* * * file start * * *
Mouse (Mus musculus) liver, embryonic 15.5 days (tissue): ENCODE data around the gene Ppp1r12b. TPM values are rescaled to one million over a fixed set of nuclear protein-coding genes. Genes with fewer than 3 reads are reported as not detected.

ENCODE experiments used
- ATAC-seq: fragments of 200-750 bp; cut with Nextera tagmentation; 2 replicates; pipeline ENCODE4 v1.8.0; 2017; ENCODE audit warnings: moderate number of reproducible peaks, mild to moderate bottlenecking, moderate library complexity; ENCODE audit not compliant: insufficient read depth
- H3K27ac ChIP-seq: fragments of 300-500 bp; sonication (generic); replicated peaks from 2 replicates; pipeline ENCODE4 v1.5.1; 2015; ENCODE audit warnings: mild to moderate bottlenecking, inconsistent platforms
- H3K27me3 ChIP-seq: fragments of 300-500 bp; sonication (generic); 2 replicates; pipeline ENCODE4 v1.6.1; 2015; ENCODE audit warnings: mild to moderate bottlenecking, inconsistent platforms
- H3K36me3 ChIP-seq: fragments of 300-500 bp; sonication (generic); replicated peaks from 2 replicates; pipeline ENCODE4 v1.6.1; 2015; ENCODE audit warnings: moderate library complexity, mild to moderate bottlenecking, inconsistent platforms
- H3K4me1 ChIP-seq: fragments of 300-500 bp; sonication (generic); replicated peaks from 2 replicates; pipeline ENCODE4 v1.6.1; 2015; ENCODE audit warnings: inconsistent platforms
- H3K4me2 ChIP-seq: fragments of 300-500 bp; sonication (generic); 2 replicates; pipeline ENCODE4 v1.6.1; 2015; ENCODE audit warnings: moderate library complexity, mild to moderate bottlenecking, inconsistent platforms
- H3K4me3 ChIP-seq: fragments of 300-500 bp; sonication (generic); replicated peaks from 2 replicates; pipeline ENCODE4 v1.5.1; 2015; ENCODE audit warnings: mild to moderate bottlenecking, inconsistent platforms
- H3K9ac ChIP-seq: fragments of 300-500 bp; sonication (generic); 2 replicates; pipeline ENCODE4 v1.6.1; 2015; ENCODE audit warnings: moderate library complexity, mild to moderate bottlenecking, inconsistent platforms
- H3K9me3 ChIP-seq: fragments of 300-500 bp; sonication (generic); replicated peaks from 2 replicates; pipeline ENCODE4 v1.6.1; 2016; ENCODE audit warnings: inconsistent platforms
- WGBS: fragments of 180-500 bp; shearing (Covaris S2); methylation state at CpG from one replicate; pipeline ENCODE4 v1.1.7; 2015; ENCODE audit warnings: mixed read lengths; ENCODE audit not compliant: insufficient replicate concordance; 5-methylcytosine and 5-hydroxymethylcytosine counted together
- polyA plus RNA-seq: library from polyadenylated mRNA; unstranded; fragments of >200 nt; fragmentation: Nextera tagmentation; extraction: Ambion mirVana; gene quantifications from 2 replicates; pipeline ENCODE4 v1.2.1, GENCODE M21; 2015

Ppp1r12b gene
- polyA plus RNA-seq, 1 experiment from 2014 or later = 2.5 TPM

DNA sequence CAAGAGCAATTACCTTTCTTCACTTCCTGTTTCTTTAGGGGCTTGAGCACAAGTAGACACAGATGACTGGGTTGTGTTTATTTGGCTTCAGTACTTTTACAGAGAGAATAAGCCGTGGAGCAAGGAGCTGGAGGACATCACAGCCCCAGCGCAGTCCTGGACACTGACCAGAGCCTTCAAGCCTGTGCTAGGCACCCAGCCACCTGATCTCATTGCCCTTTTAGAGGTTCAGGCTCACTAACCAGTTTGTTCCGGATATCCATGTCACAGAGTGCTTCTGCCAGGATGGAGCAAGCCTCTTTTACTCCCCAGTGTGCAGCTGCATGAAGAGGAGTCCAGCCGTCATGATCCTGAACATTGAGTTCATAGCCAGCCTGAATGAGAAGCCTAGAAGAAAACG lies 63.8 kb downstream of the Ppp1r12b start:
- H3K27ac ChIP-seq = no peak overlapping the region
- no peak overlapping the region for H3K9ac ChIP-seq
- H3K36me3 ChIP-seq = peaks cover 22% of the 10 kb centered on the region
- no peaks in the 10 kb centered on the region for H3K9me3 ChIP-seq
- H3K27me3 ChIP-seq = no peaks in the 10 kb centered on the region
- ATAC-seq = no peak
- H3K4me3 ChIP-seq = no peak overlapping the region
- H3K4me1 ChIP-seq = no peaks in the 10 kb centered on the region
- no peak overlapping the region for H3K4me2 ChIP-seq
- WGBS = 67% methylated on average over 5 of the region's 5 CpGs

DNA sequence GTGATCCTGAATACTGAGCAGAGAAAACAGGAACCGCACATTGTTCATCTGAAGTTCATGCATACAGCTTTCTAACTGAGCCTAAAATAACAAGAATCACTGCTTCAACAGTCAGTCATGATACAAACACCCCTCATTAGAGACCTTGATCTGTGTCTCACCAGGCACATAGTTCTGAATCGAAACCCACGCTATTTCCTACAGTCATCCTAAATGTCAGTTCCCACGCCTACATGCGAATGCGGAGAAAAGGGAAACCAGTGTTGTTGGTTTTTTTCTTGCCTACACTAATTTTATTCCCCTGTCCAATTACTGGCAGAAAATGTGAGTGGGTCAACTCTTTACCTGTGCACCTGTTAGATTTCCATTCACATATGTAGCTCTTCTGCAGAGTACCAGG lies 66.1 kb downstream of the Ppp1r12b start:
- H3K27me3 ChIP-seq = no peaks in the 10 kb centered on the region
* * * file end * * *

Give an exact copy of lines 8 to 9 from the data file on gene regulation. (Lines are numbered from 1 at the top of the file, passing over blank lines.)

- H3K4me2 ChIP-seq: fragments of 300-500 bp; sonication (generic); 2 replicates; pipeline ENCODE4 v1.6.1; 2015; ENCODE audit warnings: moderate library complexity, mild to moderate bottlenecking, inconsistent platforms
- H3K4me3 ChIP-seq: fragments of 300-500 bp; sonication (generic); replicated peaks from 2 replicates; pipeline ENCODE4 v1.5.1; 2015; ENCODE audit warnings: mild to moderate bottlenecking, inconsistent platforms